By Vanderbilt’s definition, I am an “extreme commuter”. I commute 2 hours, everyday, for over 12 years. That’s roughly 6,000 hours or the equivalent of 3 years of 40 hours work weeks battling traffic and sitting in traffic jams. Naturally, I was drawn to this book.
I did have concerns that the book could be dreadfully boring. However, I was pleasantly surprised at how Vanderbilt kept my interest; I couldn’t put the book down. He does a stunning job of reducing decades of research into a 286 page book.
The book is not just on traffic congestion. It discusses at length issues of engineering, driver psychology, and traffic issues world wide. Instead of summarizing what the book is about, it may be better to list some of the questions/topics addressed by Vanderbilt: «Read the rest of this article»
The City of Clarksville has started looking at resurrecting their plans to install red-light cameras in our city. They have likely been assured these cameras are safe by those who are profiting from these cameras (redflex and Knoxville) but that is not the case. If we are honest most of us would admit that Clarksville’s primary interest in them is due to the fact that they are a cash cow for cash strapped cities like ours, but one that takes money straight from your bank account.
The fact is that Red-Light and Speed cameras result in the roads where they are present becoming less safe. You are more likely to be injured or killed at a intersection after these cameras are put into place than you ever were before. Read this news report, and the study which follows it, then be sure to contact your city council member and tell them in no uncertain terms that you strongly oppose their dangerous revenue generating scheme. «Read the rest of this article»
Revenue agents surveil Tennessee residents who buy cigarettes in neighboring states. Those found in possession of two cartons +1 pack will have their car confiscated.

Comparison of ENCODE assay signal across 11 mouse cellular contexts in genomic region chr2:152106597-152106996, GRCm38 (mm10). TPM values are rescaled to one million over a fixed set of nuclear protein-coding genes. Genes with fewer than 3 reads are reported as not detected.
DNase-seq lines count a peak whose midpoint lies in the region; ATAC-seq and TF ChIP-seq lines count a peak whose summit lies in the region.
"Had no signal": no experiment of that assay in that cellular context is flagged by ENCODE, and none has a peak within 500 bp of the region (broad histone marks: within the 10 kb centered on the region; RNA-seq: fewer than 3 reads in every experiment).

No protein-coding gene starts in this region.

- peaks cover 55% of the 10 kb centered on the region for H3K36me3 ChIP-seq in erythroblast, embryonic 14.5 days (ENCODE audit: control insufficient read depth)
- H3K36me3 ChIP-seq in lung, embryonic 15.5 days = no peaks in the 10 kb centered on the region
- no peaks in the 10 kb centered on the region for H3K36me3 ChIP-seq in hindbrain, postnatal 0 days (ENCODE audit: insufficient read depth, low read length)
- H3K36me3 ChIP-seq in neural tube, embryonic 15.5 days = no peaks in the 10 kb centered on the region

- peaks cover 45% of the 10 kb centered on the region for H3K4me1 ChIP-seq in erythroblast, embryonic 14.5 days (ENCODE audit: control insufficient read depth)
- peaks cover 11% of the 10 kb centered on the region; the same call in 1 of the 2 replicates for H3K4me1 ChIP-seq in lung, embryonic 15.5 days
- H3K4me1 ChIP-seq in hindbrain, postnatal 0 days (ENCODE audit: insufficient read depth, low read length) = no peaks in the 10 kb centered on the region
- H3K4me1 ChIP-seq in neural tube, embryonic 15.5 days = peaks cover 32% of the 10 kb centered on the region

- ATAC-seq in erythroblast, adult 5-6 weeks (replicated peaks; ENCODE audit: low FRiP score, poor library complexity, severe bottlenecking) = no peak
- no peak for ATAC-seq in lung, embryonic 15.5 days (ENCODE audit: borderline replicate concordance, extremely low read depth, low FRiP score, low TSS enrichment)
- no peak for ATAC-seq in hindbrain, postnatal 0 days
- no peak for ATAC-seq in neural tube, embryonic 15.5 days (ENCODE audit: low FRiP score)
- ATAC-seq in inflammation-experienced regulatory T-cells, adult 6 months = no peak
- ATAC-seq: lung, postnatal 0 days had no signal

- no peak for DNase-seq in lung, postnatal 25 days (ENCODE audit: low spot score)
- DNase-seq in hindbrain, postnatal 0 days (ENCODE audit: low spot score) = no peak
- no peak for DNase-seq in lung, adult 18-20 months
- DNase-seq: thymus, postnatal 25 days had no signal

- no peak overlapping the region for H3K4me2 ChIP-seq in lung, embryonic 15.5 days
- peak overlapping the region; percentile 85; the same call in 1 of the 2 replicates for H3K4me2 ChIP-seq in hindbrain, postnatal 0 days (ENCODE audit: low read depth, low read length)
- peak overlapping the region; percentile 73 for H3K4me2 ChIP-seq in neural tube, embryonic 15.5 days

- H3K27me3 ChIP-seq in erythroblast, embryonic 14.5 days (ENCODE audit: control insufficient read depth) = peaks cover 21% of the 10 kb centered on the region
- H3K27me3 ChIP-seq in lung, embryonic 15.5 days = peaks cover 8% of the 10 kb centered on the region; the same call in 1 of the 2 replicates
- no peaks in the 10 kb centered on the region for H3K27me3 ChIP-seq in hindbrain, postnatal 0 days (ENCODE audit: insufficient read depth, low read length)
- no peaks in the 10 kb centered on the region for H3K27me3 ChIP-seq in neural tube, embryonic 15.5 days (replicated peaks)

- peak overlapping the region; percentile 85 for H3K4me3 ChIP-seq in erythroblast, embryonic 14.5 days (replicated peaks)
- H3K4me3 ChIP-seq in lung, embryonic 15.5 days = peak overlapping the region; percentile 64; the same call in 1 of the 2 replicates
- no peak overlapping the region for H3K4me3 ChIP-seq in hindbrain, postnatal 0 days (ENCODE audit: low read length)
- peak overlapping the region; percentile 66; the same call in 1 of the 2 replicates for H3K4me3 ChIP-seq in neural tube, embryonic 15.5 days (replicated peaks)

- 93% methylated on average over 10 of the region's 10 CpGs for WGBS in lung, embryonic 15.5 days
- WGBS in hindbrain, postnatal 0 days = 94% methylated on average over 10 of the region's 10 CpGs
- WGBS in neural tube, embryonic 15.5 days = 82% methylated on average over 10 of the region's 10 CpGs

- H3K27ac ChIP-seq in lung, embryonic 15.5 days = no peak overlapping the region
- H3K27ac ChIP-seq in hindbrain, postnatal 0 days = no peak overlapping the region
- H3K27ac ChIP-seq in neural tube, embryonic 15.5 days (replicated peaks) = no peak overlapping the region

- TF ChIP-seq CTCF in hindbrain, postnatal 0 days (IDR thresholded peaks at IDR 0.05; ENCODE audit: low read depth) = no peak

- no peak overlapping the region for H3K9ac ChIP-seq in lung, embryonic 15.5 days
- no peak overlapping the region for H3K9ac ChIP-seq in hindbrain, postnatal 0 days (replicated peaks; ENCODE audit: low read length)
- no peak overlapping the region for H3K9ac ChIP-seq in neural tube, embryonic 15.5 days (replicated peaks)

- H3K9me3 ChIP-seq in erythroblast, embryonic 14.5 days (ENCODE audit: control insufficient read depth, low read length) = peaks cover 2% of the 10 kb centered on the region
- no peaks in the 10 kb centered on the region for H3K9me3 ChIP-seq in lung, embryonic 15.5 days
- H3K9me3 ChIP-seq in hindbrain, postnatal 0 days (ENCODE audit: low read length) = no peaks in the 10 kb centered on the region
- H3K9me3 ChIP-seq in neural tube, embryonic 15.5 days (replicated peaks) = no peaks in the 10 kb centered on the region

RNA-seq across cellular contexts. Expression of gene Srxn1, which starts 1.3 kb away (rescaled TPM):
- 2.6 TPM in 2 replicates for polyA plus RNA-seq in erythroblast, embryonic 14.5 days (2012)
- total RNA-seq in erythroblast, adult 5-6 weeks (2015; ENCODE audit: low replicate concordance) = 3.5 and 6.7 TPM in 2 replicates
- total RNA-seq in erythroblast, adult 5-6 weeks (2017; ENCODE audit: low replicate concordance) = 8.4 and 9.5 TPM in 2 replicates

Tennessee revenue agents will be watching, ready to accuse residents of the new crime of driving with 21 packs of cigarettes purchased across state lines. Those carrying just over two cartons of smokes in their car might lose their vehicle for good. The crackdown announced late last month is part of an effort to defend a July hike in the cigarette tax from 20 to 62 cents per pack from nearby states with much lower levies.
The net result is that Tennessee will confiscate and sell cars worth thousands or tens of thousands each over a claimed loss of tax revenue of $13.02. Cigar lovers likewise become criminals under the statute and face six months in jail if accused of driving with 51 cigars. A heavy smoker carrying a three-month supply — enough to evade an alleged $155.62 in cigarette tax — is guilty of a felony under the Tennessee law. The penalty, in addition to car confiscation, is up to six years in prison and an additional $3000 fine. Earlier this month Governor Phil Bredesen (D) embraced an official anti-cigarette policy to complement the confiscation program.